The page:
CNN's Gupta Decides Against Surgeon General Position, Cites 'Timing'

Sanjay Gupta to continue his TV, medical careers.
Sanjay Gupta to continue his TV, medical careers. (Diane Bondareff - AP)
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By Michael D. Shear and Howard Kurtz
Washington Post Staff Writers
Friday, March 6, 2009

Sanjay Gupta, CNN's chief medical correspondent, said last night that he will not leave his television career to become the U.S. surgeon general and urged whoever gets the job to raise its profile as the nation grapples with how to reform health care.

Gupta, who had been described as the leading candidate for the public-health post, withdrew his name even as President Obama hosted a health-care summit at the White House that Gupta did not attend.

Speaking on "Larry King Live" hours after news of his decision broke, Gupta said he did not want to stop performing brain surgery, leave his television career or spend extended time away from his family.

"It really came down to a sense of timing more than anything else," Gupta told King on the show. "This job that we have collectively takes us away from our children. . . . I just didn't feel like I should do that now."

He said the surgeon general "has to have a little bit of a higher profile. Whoever takes this job has to be out there really advocating the issues of public health. At no time is it probably more important than right now, as we're dealing with health-care reform. These issues really go hand in hand."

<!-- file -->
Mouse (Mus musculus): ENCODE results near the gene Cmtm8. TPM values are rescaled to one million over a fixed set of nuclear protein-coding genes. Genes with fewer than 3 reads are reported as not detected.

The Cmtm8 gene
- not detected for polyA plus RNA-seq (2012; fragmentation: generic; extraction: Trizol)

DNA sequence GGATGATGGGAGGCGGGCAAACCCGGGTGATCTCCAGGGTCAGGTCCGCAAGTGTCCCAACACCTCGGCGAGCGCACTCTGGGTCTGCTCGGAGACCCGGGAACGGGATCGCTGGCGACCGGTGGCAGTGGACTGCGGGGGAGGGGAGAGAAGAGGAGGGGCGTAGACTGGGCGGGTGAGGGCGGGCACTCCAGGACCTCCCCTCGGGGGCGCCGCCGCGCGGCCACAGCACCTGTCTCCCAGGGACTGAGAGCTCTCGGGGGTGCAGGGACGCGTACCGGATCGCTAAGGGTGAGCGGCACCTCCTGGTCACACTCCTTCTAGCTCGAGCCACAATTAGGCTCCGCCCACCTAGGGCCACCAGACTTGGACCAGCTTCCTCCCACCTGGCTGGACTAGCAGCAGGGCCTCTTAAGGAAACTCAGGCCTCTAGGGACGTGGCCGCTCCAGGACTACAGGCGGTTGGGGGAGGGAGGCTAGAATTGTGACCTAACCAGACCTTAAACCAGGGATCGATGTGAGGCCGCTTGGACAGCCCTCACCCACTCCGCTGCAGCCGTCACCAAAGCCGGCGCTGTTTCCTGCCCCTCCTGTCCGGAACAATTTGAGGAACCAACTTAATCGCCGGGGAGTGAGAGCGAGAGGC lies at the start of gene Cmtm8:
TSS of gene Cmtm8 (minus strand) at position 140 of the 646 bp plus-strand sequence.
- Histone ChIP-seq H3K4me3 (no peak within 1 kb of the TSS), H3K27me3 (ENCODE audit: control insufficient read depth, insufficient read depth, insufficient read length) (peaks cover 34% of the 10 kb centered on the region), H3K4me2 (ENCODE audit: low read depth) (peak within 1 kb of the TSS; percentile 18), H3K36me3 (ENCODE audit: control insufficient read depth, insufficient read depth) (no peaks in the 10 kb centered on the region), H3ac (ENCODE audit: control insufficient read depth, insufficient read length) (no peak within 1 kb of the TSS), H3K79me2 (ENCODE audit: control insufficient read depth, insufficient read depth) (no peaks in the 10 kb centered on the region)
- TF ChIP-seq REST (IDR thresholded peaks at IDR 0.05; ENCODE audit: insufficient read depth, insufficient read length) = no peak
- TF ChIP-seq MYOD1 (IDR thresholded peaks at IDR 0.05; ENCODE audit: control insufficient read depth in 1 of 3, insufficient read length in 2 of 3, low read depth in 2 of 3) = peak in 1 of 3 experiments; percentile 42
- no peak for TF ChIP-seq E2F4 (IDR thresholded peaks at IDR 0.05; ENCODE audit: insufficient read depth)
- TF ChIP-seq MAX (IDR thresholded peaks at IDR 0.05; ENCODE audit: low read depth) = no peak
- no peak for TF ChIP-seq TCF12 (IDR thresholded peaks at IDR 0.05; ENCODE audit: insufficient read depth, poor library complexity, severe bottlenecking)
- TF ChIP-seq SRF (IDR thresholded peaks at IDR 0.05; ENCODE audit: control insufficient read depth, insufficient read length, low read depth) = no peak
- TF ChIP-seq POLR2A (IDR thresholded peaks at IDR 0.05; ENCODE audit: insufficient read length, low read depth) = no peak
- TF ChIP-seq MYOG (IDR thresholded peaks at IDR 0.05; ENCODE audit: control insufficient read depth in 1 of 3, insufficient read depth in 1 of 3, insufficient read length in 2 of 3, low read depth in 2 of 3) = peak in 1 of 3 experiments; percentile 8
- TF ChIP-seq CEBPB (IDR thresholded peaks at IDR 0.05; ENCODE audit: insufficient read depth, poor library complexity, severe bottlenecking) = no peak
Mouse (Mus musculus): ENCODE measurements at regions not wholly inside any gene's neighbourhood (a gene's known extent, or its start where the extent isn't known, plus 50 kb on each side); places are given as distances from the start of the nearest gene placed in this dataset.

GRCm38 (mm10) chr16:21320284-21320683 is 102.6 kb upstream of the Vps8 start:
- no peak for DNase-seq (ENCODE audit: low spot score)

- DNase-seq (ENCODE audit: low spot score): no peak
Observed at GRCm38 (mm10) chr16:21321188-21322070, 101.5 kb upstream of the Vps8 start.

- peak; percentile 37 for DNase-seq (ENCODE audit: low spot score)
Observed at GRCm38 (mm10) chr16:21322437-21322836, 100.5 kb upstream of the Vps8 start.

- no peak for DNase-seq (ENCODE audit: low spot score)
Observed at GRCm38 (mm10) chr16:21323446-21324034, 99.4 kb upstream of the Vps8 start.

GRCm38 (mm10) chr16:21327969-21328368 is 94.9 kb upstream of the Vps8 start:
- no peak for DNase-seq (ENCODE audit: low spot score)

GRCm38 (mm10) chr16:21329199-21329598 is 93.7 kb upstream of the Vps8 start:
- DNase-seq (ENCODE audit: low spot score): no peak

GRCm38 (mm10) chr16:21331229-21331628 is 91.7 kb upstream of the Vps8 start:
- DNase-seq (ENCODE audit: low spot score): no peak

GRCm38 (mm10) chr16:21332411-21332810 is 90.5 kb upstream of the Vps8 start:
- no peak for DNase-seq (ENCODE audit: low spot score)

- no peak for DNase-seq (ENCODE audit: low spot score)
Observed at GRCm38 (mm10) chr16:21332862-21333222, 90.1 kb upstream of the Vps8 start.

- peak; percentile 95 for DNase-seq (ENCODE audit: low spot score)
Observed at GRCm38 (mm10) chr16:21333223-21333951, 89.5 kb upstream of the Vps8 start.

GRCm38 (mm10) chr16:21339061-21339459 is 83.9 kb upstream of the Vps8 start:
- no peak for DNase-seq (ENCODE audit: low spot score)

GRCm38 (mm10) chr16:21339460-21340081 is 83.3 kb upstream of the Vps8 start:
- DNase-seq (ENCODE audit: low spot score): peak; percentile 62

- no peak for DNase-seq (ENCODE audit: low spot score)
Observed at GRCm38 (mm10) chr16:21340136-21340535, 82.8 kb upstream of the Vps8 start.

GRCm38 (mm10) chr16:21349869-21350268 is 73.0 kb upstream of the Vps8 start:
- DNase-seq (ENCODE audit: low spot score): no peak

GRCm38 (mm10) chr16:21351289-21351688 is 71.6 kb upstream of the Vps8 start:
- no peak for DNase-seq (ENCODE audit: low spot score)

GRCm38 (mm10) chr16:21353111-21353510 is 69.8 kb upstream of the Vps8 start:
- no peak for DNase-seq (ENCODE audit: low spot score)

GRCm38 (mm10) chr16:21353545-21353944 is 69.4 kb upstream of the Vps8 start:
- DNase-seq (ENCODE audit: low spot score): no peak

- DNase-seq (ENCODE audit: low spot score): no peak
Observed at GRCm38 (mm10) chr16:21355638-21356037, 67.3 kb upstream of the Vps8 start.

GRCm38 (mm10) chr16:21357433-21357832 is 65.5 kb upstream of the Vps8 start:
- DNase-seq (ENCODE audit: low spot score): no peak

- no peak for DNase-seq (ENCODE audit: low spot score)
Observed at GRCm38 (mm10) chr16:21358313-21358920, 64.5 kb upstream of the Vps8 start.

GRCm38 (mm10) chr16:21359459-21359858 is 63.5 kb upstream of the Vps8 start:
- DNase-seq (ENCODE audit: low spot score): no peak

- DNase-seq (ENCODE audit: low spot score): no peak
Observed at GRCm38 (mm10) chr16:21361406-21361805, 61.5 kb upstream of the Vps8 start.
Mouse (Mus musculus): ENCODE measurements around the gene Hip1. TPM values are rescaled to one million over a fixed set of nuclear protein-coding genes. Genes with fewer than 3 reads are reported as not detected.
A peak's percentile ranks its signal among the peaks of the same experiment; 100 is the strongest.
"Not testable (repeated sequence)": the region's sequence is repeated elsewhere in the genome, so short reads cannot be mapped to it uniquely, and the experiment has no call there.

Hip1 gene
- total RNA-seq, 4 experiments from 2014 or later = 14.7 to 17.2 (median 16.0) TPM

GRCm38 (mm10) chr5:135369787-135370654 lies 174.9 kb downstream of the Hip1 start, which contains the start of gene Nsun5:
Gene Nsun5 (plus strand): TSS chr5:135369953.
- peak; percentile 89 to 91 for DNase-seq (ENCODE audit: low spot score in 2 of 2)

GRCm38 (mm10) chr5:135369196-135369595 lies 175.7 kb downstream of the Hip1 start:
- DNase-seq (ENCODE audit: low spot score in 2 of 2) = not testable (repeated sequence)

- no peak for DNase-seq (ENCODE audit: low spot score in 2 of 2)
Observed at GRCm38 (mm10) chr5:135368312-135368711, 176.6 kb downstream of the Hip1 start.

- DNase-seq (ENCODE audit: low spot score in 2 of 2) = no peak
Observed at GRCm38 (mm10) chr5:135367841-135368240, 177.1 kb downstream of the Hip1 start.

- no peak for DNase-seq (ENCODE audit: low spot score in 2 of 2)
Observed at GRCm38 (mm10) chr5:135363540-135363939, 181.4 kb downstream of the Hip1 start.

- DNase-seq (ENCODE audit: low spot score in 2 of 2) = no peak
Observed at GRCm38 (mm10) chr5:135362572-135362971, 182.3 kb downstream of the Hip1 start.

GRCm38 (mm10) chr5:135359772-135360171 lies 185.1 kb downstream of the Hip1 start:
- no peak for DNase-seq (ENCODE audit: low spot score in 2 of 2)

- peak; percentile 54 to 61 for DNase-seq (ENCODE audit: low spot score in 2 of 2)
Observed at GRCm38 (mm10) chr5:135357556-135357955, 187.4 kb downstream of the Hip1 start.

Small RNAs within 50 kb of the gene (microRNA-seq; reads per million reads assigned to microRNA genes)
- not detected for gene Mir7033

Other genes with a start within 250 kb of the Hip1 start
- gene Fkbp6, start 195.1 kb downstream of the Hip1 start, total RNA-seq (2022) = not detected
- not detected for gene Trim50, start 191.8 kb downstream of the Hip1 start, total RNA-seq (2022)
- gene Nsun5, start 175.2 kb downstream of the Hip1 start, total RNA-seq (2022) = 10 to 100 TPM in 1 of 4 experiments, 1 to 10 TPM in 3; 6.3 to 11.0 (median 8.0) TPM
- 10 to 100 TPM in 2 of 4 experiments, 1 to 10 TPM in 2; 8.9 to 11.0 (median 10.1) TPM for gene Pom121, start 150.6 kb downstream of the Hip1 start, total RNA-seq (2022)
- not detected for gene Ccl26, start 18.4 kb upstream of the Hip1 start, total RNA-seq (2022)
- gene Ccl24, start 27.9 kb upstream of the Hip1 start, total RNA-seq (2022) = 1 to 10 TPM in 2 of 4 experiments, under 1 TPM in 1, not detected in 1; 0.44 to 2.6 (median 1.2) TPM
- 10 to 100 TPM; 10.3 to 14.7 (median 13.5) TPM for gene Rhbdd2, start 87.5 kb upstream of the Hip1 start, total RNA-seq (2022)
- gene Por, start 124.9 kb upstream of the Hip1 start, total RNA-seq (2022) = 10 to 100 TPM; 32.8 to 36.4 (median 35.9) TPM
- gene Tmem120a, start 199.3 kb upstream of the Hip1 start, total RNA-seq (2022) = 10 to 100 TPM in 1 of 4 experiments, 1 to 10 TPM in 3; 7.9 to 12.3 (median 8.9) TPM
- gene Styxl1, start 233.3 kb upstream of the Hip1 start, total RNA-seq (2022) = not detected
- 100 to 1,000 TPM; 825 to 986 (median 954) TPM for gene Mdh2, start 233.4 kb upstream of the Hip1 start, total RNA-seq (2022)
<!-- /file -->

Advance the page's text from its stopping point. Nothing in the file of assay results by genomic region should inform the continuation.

The decision means that the often low-profile job will not get the mass-media jolt from the appointment of the television celebrity. Gupta, a journalist and neurosurgeon who continues to practice medicine, has become ubiquitous on CNN, where he hosts a half-hour show called "House Call" and appears on numerous other programs.

Gupta is the latest in a string of dropouts among likely candidates for top posts in Obama's administration. Also Thursday, two people who had been leading candidates for jobs at the Treasury Department withdrew abruptly.

Annette L. Nazareth took her name out of the running to be the deputy under Secretary Timothy F. Geithner. And Caroline Atkinson, the pick for undersecretary for international affairs, also withdrew her name.

After a rapid start, Obama's endeavor to fill out his government has stalled amid intense inquiries into the background of nominees and efforts to meet the president's strict rules against lobbyists.

Sources had confirmed weeks ago that Obama had offered the job to Gupta and that the neurosurgeon had intended to take it and would leave his network job. But no further progress was evident, especially after Obama's first choice for secretary of health and human services, former senator Thomas A. Daschle (D-S.D.), was derailed by tax problems.

An administration official said last night that Gupta "was under serious consideration for the job of surgeon general. He has removed himself from consideration to focus more on his medical career and his family."

Gupta, who was once named one of the "sexiest men alive" by People magazine, was never officially named to the post and continued to report for CNN. Sources said the medical journalist told CNN executives that he wanted to devote more time to his medical practice and to his duties at the network.

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